by:mrwad99
ID: 39697985
Marvellous.  As always, many thanks :)
0

Featured Post

Free Tool: ZipGrep

ZipGrep is a utility that can list and search zip (.war, .ear, .jar, etc) archives for text patterns, without the need to extract the archive's contents.

One of a set of tools we're offering as a way to say thank you for being a part of the community.

Question has a verified solution.

If you are experiencing a similar issue, please ask a related question

Unlike C#, C++ doesn't have native support for sealing classes (so they cannot be sub-classed). At the cost of a virtual base class pointer it is possible to implement a pseudo sealing mechanism The trick is to virtually inherit from a base class…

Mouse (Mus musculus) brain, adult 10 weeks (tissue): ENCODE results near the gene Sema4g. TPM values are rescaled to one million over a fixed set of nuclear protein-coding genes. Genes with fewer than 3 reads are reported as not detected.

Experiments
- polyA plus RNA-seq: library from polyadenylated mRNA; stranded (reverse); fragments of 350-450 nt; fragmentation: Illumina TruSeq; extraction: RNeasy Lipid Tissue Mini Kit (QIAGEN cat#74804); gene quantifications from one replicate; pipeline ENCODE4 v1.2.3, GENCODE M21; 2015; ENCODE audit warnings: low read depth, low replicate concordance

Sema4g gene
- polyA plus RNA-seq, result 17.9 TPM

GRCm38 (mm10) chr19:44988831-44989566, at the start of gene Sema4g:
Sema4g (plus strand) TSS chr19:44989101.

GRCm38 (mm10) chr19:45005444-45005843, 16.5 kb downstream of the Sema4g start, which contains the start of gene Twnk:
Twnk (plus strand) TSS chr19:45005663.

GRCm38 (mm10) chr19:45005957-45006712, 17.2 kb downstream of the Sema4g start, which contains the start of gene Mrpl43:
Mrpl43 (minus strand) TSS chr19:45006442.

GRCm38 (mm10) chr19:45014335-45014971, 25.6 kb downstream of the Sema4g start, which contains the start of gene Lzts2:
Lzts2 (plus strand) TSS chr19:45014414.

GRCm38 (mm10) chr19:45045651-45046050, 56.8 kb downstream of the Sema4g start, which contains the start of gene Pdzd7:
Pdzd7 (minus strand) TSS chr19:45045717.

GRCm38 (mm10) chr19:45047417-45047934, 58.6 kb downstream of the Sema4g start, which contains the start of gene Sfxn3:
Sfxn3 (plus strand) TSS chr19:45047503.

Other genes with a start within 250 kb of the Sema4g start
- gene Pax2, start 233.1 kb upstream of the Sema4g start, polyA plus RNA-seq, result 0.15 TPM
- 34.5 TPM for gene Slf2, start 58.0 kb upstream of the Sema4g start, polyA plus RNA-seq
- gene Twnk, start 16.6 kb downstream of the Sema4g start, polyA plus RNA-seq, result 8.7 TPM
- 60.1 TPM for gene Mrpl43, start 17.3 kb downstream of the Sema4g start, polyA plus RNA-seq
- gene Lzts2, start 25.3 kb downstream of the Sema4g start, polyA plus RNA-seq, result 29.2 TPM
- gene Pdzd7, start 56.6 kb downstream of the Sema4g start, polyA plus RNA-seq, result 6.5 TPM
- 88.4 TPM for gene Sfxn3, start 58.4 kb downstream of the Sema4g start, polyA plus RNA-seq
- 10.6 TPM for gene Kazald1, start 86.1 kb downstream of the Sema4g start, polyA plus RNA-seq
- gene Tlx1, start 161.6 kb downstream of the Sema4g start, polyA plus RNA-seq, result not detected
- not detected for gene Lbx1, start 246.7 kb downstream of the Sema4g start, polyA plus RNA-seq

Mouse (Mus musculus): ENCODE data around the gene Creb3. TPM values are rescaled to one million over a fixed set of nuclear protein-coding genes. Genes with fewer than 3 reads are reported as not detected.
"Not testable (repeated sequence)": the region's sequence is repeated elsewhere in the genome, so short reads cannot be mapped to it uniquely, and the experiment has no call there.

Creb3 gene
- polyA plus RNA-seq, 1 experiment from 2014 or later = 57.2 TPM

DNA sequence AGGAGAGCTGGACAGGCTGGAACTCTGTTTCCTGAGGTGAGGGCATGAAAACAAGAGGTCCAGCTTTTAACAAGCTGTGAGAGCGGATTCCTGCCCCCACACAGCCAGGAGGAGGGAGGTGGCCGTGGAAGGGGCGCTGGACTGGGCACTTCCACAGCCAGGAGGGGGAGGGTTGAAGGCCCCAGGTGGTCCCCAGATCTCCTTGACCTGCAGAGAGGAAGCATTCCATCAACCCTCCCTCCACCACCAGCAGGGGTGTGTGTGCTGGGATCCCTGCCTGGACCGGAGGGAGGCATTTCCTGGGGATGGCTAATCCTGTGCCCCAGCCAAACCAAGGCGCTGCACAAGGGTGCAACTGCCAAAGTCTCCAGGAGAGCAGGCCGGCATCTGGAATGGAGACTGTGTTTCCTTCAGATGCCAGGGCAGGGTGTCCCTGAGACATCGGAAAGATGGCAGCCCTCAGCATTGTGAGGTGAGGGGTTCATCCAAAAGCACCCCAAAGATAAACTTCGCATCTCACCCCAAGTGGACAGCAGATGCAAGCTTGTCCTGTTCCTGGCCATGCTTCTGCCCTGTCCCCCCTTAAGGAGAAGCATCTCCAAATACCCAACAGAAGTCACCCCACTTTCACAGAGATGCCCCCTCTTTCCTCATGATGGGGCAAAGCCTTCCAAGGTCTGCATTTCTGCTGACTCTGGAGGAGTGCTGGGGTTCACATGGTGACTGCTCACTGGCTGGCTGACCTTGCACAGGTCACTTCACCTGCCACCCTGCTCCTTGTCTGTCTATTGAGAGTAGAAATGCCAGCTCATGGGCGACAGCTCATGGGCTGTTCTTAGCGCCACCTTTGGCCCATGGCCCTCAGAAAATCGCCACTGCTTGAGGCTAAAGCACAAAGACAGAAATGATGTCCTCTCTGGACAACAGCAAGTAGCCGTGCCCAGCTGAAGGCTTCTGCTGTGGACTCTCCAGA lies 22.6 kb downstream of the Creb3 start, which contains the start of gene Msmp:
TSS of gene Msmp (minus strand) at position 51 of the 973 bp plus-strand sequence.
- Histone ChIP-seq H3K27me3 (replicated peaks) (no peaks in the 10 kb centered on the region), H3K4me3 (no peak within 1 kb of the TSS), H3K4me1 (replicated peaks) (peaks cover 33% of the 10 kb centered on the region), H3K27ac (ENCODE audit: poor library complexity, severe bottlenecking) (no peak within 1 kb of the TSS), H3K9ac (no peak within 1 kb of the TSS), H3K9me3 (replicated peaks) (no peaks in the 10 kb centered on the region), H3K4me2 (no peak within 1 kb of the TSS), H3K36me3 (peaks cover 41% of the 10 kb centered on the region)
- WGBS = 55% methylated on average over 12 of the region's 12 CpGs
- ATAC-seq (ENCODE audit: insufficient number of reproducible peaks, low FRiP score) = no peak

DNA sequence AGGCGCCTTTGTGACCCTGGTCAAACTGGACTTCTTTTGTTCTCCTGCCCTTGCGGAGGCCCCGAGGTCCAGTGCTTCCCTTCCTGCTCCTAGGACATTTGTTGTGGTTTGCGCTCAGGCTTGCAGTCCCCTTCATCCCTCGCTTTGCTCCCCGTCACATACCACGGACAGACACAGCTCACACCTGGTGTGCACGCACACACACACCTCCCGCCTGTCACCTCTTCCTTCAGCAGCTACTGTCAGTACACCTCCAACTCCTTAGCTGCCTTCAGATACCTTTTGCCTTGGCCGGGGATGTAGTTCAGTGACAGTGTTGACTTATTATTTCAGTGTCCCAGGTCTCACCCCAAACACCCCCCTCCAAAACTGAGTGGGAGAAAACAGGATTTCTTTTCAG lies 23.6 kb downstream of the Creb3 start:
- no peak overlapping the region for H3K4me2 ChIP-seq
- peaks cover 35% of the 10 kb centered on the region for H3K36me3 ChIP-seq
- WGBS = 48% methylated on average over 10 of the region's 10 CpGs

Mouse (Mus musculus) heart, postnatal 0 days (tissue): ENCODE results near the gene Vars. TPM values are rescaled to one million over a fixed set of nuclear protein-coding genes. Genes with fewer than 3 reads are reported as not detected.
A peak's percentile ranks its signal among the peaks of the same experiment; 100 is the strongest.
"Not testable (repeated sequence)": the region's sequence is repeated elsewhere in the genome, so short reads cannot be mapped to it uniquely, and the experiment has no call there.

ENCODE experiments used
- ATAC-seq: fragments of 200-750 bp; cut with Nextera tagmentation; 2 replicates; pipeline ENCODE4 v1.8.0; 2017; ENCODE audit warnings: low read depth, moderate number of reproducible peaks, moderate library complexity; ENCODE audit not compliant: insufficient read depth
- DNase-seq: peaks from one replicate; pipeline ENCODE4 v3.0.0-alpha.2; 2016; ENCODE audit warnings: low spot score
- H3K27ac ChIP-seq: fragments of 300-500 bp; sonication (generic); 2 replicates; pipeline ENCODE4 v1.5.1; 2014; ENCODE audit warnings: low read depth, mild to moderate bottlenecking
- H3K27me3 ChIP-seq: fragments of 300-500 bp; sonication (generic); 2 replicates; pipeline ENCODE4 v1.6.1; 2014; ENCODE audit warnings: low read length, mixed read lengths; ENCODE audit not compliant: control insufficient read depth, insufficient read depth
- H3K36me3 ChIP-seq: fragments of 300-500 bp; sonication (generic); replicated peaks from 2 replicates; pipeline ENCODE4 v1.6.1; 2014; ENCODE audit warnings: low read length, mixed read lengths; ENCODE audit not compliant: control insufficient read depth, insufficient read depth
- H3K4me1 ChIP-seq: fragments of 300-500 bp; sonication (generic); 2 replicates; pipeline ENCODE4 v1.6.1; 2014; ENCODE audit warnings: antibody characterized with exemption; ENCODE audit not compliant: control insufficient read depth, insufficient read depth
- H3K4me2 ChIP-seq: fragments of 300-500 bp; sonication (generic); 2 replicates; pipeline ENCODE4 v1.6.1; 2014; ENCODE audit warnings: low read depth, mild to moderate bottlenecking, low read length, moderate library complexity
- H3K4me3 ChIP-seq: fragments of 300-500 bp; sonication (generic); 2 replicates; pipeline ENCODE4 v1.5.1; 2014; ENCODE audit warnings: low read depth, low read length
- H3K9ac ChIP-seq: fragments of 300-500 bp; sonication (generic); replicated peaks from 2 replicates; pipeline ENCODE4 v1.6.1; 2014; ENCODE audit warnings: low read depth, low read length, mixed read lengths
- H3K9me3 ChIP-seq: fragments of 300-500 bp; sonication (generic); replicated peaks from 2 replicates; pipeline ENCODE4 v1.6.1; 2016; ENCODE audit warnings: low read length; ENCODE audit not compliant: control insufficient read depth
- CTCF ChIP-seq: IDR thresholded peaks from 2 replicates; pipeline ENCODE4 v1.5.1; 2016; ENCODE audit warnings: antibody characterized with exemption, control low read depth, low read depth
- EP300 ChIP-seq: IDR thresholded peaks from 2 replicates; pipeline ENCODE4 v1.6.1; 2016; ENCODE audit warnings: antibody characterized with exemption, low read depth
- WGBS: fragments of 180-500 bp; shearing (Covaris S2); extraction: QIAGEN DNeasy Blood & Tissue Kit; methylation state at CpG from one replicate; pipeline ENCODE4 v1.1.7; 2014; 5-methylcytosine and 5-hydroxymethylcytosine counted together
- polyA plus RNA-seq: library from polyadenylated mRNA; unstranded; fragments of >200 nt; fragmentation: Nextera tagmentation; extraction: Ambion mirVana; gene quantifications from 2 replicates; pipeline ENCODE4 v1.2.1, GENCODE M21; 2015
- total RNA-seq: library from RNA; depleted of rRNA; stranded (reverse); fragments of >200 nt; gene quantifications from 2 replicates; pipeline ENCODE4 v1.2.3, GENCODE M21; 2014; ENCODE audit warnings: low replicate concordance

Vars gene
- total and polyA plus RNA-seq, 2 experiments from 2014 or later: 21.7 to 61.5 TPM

Often, when implementing a feature, you won't know how certain events should be handled at the point where they occur and you'd rather defer to the user of your function or class. For example, a XML parser will extract a tag from the source code, wh…
The goal of the tutorial is to teach the user how to use functions in C++. The video will cover how to define functions, how to call functions and how to create functions prototypes. Microsoft Visual C++ 2010 Express will be used as a text editor an…
The viewer will be introduced to the member functions push_back and pop_back of the vector class. The video will teach the difference between the two as well as how to use each one along with its functionality.
Suggested Courses

764 members asked questions and received personalized solutions in the past 7 days.

Join the community of 500,000 technology professionals and ask your questions.

Join & Ask a Question